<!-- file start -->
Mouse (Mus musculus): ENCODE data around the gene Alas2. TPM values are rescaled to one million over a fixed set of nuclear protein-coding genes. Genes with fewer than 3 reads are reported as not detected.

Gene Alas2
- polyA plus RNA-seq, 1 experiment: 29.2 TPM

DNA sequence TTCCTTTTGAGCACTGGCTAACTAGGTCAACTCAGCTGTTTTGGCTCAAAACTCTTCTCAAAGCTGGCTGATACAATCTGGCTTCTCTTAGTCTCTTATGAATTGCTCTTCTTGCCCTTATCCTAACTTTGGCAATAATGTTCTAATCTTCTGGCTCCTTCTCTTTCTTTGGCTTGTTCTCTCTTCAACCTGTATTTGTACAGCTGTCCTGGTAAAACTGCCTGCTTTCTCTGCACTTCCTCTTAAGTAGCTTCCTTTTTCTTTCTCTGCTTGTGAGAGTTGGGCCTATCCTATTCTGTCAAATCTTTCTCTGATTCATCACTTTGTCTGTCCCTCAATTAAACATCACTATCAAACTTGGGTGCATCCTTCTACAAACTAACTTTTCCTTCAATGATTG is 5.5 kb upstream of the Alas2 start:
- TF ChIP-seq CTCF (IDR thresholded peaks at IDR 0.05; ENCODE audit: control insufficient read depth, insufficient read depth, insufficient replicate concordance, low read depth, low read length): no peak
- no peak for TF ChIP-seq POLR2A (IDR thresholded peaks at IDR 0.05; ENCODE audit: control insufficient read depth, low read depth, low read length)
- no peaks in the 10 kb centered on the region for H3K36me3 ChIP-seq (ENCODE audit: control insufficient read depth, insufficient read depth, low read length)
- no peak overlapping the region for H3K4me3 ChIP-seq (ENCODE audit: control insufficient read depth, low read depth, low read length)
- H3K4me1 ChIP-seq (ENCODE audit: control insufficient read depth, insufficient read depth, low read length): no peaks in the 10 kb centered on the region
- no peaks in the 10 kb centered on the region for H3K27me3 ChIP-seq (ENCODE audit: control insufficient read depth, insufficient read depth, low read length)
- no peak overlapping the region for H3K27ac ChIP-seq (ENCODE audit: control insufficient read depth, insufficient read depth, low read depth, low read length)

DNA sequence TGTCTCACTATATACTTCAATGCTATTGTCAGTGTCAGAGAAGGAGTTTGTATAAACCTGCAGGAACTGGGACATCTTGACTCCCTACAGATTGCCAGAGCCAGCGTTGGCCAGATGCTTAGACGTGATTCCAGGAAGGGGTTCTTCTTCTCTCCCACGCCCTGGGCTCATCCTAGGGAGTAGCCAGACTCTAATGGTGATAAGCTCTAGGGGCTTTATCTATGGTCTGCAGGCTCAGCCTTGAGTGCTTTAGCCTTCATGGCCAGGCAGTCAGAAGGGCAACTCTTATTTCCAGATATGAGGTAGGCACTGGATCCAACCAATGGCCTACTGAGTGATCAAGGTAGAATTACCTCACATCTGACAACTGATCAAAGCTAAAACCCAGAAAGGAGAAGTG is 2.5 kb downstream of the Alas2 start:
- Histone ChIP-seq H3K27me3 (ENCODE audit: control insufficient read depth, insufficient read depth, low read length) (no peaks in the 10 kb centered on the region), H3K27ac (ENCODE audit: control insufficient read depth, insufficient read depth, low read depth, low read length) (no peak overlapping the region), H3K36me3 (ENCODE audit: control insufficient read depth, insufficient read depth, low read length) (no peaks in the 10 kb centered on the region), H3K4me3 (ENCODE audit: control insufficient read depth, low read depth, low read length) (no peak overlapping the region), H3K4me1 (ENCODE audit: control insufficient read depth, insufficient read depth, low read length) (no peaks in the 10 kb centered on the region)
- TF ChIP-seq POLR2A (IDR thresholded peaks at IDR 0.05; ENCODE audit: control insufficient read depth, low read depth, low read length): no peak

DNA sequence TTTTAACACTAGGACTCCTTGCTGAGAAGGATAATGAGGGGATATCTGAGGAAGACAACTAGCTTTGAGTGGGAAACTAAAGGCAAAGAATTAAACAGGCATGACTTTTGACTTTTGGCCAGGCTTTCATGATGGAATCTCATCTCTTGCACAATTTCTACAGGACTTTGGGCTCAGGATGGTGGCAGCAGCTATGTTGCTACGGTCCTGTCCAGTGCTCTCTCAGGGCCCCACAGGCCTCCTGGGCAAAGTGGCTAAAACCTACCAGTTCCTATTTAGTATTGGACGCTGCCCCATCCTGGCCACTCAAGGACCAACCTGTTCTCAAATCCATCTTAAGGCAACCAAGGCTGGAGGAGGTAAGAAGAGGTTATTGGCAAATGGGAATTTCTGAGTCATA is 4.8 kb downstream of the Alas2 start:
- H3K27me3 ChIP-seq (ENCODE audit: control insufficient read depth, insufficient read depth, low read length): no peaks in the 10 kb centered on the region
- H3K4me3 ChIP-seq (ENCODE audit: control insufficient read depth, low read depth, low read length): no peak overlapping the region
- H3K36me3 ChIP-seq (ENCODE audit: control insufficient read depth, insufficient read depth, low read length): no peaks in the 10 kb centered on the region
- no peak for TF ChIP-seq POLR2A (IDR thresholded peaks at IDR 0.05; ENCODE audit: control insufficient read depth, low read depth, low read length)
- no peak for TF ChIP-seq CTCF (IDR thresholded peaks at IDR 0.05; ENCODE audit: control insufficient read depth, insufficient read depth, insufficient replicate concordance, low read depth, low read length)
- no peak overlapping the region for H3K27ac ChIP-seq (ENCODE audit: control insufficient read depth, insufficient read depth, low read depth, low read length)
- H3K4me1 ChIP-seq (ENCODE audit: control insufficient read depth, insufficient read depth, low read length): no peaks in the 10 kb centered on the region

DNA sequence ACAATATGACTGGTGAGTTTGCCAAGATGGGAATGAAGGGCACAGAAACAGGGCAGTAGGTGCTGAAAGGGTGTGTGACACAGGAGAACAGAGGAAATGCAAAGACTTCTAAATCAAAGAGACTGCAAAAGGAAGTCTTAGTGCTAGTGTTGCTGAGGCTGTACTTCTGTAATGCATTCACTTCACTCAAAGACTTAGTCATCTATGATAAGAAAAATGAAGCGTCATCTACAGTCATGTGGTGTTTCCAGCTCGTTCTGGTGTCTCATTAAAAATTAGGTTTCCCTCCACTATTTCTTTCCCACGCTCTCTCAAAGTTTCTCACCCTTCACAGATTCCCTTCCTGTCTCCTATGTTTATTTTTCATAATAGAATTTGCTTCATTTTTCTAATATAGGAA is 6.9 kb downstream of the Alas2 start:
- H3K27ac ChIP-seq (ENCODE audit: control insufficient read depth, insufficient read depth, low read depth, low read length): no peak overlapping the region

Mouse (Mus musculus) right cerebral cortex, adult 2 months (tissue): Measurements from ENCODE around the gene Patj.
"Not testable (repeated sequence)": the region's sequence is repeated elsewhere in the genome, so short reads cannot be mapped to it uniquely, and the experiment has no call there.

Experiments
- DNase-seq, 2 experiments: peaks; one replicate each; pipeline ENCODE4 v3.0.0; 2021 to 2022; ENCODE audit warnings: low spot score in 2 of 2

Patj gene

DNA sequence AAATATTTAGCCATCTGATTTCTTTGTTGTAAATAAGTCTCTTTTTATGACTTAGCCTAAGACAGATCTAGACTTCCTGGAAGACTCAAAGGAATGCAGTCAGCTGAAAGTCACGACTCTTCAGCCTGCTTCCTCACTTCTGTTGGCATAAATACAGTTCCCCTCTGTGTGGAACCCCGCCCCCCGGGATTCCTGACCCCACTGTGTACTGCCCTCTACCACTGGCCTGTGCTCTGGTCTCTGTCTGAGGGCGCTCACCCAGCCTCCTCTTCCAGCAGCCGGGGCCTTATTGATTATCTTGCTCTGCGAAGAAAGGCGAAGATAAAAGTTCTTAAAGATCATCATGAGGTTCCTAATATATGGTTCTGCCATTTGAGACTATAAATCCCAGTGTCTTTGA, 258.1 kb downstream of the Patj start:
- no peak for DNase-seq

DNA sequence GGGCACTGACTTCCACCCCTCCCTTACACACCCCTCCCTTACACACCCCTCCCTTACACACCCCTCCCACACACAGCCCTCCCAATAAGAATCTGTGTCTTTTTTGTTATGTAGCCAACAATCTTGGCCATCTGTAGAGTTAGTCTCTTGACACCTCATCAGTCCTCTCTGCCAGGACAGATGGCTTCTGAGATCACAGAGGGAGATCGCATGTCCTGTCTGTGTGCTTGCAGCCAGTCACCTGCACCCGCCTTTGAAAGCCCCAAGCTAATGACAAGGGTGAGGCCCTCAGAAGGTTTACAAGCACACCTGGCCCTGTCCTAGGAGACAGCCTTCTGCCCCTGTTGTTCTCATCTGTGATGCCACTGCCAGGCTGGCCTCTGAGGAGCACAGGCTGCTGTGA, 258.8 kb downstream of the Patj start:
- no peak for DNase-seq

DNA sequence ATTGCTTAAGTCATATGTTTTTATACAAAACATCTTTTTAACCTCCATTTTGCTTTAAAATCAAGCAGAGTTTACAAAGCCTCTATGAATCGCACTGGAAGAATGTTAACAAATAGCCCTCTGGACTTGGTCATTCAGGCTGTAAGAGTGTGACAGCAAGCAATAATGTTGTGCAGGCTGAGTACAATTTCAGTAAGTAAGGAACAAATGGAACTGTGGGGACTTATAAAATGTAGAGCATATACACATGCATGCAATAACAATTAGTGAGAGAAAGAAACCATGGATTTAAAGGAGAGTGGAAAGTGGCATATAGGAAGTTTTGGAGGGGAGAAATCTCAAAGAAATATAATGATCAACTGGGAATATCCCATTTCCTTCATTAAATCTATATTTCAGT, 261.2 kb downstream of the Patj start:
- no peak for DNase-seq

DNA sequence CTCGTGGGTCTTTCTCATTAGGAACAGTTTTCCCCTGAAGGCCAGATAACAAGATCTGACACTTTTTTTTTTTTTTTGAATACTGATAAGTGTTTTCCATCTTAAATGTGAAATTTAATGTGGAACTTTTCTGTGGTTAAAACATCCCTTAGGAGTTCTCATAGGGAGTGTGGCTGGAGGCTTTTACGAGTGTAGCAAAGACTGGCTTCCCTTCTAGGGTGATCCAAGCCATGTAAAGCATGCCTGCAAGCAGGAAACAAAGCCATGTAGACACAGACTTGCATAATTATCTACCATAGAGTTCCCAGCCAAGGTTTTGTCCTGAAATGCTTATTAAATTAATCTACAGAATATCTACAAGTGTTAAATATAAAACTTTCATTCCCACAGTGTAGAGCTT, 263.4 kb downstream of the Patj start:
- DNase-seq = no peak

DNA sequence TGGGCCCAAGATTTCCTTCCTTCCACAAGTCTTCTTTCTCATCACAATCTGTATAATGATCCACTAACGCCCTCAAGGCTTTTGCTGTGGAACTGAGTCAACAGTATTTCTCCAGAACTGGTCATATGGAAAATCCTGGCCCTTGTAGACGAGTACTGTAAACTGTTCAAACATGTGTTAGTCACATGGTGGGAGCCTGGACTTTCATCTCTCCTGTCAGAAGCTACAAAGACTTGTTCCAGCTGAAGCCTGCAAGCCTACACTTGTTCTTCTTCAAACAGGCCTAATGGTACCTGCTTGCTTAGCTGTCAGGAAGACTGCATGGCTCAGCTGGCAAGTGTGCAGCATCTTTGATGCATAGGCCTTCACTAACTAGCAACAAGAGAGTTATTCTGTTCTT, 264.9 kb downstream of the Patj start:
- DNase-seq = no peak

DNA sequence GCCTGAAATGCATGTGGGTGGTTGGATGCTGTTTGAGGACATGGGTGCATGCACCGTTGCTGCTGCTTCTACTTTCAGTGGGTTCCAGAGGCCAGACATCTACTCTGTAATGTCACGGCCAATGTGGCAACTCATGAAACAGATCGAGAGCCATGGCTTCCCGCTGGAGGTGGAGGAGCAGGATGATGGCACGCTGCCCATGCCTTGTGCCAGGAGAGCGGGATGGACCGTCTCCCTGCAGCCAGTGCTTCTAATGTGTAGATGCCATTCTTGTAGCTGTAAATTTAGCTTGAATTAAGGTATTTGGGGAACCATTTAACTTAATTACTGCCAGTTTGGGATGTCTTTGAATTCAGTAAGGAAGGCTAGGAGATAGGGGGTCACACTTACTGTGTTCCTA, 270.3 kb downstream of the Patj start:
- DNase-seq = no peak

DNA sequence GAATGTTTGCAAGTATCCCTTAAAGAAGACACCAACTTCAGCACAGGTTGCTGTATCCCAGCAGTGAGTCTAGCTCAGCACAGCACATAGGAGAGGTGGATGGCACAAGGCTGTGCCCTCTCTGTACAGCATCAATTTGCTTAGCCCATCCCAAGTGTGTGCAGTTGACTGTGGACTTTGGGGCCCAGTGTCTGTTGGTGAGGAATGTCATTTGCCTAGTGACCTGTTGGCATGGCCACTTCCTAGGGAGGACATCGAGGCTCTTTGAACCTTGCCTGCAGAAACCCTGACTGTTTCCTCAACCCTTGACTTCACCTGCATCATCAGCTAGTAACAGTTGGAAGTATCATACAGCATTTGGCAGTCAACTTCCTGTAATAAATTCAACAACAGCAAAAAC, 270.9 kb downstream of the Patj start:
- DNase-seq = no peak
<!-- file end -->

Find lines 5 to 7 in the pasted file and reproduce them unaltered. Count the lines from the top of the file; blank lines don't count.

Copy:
- TF ChIP-seq CTCF (IDR thresholded peaks at IDR 0.05; ENCODE audit: control insufficient read depth, insufficient read depth, insufficient replicate concordance, low read depth, low read length): no peak
- no peak for TF ChIP-seq POLR2A (IDR thresholded peaks at IDR 0.05; ENCODE audit: control insufficient read depth, low read depth, low read length)
- no peaks in the 10 kb centered on the region for H3K36me3 ChIP-seq (ENCODE audit: control insufficient read depth, insufficient read depth, low read length)